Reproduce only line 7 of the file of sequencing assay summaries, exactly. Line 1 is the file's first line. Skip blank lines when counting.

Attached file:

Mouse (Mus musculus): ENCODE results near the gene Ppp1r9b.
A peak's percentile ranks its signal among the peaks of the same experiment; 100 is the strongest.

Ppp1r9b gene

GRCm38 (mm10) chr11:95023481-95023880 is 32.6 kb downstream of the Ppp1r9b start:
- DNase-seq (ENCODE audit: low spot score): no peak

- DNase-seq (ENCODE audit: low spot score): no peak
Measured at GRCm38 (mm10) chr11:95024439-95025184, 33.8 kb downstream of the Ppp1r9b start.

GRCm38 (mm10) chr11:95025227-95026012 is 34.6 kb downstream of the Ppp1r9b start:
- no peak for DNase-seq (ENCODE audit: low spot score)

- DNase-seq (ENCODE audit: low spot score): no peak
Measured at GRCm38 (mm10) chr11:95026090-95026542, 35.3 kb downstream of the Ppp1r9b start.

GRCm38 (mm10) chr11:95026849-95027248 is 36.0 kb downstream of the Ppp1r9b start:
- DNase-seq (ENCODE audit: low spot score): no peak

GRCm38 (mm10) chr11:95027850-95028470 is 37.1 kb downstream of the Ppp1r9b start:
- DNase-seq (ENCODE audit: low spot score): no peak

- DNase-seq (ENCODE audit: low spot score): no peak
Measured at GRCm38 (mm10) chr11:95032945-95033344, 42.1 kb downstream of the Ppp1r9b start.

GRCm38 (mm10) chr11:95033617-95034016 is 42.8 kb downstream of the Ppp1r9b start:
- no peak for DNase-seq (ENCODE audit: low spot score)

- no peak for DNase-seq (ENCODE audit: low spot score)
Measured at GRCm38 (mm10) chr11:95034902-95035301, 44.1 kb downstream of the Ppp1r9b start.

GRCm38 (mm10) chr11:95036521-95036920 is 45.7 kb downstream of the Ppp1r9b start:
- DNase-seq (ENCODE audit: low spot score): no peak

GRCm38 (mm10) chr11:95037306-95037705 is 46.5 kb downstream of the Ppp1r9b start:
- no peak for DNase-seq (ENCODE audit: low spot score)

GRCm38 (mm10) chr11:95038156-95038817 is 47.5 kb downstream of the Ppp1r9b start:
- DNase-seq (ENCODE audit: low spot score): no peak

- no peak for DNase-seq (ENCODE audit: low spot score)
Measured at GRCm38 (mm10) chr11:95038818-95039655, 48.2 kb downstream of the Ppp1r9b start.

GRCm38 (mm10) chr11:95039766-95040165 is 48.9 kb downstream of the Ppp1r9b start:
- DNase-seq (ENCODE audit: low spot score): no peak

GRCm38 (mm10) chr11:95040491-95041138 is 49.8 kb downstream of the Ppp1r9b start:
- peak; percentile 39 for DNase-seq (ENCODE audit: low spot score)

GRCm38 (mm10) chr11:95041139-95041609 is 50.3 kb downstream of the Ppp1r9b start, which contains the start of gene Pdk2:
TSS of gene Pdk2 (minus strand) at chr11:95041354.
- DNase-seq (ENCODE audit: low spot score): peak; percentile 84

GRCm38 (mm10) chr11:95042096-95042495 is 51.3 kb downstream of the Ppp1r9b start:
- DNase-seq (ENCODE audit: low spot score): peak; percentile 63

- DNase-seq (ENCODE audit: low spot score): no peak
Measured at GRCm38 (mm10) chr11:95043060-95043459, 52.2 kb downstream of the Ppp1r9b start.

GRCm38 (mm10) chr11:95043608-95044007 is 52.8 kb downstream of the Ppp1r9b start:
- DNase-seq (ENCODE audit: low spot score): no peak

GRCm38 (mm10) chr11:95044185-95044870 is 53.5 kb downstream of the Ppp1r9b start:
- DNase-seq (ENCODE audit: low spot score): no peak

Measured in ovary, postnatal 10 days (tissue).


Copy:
Measured at GRCm38 (mm10) chr11:95024439-95025184, 33.8 kb downstream of the Ppp1r9b start.